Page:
February is Black History Month. Following is just a smidge of the things out there.
BLACK HISTORY MONTH
Dr. Carter G. Woodson established the Association for the Study of Negro Life and History (now called the Association for the Study of Afro-American Life and History) in 1915, and a year later founded the widely respected Journal of Negro History. In 1926, he launched Negro History Week.
Woodson chose the second week of February for Negro History Week because it marks the birthdays of two men who greatly influenced the black American population, Frederick Douglass and Abraham Lincoln.
On February 23, 1868, W. E. B. DuBois, important civil rights leader and co-founder of the NAACP, was born.
On February 3, 1870, the 15th Amendment was passed, granting blacks the right to vote.
On February 25, 1870, the first black U.S. senator, Hiram R. Revels (1822-1901), took his oath of office.
On February 12, 1909, the National Association for the Advancement of Colored People (NAACP) was founded by a group of concerned black and white citizens in New York City.
On February 1, 1960, in what would become a civil-rights movement milestone, a group of black Greensboro, N.C., college students began a sit-in at a segregated Woolworth's lunch counter.
On February 21, 1965, Malcolm X, the militant leader who promoted Black Nationalism, was shot to death by three Black Muslims.
A few bits and pieces about a handful of Black Americans who have made a difference in our world (and BTW, there are so many more out there! Look them up!):
Sidney Poitier - When he won the Academy Award for lead actor in 1963's 'Lilies of the Field,' the Bahamas-born thespian was the first black man to receive such an honor. Poitier, whose seminal film work includes dramas and comedies, started in theater during the 1940s and made his film debut in 1950's 'No Way Out.' Knighted by the British Parliament, Sir Sidney Poitier has many honors to his credit and including best-selling author for his 2001 memoir 'Measureof a Man. 'His role in 'Guess Who's Coming to Dinner' blazed a trail in Hollywood by exploring taboo relationships between black men and white women.
Bill Cosby - The Philadelphia-born comedian is mostly known today for his groundbreaking 1980s black family sitcom, 'The Cosby Show.' But Cosby had already opened doors in the 1960s as the first lack lead in the network TV drama 'I Spy.'
Hannibal - Often called the greatest military strategist in history, Hannibal is best known for defeating the Romans in 218 B.C. in a surprise attack after crossing the snow-covered Alps by elephants while leading an army of 46,000.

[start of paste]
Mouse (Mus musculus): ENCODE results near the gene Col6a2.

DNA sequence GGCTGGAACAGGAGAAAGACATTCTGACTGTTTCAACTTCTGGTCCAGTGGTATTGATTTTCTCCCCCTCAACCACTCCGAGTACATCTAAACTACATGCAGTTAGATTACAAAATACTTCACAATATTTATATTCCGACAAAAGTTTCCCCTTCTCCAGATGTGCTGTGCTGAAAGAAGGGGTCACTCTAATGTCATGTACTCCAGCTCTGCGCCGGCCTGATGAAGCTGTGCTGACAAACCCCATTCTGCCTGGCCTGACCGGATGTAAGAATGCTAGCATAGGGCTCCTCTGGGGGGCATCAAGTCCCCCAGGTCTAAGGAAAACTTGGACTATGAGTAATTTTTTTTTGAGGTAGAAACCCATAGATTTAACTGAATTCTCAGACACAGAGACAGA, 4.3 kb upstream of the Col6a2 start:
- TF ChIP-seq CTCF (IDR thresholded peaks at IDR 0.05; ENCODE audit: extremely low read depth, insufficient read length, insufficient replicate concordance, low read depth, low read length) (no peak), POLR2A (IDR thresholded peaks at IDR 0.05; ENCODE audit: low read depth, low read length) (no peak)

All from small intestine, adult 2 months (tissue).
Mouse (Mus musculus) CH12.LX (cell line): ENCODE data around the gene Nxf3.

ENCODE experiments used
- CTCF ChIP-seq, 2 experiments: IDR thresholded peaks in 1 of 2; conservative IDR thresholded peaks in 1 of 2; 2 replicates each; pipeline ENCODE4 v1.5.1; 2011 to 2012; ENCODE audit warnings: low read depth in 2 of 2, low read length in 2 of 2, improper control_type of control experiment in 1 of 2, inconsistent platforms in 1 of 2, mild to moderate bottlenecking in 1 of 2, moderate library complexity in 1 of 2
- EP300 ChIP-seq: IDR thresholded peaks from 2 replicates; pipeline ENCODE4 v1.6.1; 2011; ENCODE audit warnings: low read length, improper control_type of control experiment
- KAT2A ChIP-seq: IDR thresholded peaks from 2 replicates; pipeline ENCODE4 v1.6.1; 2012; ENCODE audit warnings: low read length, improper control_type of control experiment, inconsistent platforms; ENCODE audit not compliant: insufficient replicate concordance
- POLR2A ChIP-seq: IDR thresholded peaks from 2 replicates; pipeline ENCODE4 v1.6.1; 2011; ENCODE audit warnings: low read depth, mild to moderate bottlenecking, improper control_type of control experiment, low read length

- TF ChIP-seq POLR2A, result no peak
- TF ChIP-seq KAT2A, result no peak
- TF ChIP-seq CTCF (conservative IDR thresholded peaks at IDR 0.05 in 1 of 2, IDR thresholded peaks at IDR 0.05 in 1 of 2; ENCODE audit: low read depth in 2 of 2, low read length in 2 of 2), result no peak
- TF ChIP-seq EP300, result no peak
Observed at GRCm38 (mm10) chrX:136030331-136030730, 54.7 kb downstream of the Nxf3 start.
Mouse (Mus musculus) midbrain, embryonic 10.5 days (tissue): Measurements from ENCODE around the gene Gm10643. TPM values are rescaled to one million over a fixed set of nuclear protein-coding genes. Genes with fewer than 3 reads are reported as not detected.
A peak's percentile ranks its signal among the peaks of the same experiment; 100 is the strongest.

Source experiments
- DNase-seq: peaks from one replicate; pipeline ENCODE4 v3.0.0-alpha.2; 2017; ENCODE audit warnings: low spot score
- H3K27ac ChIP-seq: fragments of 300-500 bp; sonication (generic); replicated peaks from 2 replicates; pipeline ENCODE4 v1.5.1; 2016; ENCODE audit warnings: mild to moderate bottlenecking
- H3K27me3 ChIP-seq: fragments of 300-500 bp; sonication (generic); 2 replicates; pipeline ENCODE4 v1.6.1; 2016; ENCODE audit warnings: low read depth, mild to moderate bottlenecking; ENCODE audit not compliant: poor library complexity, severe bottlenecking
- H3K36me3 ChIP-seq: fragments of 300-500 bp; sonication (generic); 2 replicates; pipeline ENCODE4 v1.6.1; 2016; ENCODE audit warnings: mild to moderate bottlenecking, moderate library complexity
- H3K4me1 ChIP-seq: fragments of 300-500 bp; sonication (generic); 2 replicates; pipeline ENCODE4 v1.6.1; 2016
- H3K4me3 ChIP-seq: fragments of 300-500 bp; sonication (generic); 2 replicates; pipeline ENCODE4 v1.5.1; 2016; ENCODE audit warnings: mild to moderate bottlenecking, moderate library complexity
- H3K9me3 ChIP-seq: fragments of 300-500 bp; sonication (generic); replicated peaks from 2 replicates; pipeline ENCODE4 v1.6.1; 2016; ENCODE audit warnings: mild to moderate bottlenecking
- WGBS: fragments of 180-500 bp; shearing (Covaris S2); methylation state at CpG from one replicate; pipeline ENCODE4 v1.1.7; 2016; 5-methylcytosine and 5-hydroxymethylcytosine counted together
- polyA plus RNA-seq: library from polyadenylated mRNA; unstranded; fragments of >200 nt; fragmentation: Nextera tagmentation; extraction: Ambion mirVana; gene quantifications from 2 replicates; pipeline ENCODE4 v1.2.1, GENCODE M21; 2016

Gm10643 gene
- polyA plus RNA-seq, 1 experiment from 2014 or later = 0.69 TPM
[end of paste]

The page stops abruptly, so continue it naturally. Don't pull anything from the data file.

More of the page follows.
Colin Powell - The Harlem-born, four-star general fought in the Viet Nam War and rose through the ranks to become National Security Advisor under Pres. Ronald Reagan. He was named Chairman of the Joint Chiefs of Staff, where he led allied forces in the successful mission Operation Desert Storm. Once courted as a presidential candidate, Powell was appointed Secretary of State in 2001. He resigned in 2005 to run the America's Promise - Alliance for Youth foundation.
Muhammad-Ali - Born Cassius Marcellus Clay Jr., Ali became boxing's man, myth and legend. With his athleticism, unnatural speed and fancy footwork, on his best night, it's hard to doubt he was the greatest of heavyweights. But it was that skill coupled with his supreme gift of poetic gab and self-promotion ("I am the greatest!") that helped Ali float, sting, and punch his way to the top. He's also got "world's most loved athlete" on lock.
Art Shell and Frederick Douglass "Fritz" Pollard - When the NFL was organized in 1920, Fritz Pollard was one of only two black players that inaugural season. In 1921, Pollard became the first black head coach in the league when he became co-coach of the Akron Pros, while also playing running back for the team. Art Shell, who coached the Raiders from '89-'94, and in '06, is considered the first black head coach in the league's modern era, following a 64-year span of blatant shutouts after Fritz Pollard.
Jackie Robinson and Hank Aaron - Jackie Robinson etched his name in history and became the first African-American ever to play Major League Baseball -- changing the game and the country. Decades later, Hank Aaron etched his own name in the books, weathering an assortment of racist hate mail to set baseball's home-run record in 1974, eclipsing Babe Ruth's hallowed mark of 714. Aaron's final record of 755 held for 33 years until surpassed by Barry Bonds in 2007.
Althea Gibson and Arthur Ashe - These two are the Jackie Robinsons of tennis. Gibson was the first African-American to play in and win a Grand Slam event. She went on to win 11 major titles. Ashe remains the only African-American player to win the men's singles at Wimbledon, the U.S. Open, or Australian Open.
William Wells Brown and Phyllis Wheatley - Former slave-turned-abolitionist, William Wells Brown was known as the first African-American to publish a novel. His 1853 tome, 'Clotel' (or 'The President's Daughter') was based on the rumor that Thomas Jefferson fathered a daughter with his slave Sally Hemings. Phyllis Wheatley, born in The Gambia, Africa, was considered the first published African-American poet. Her claim to fame was the 1773 publication of 'Poems on Various Subjects, Religious and Moral, which some feel heralded the beginning era of African-American literature.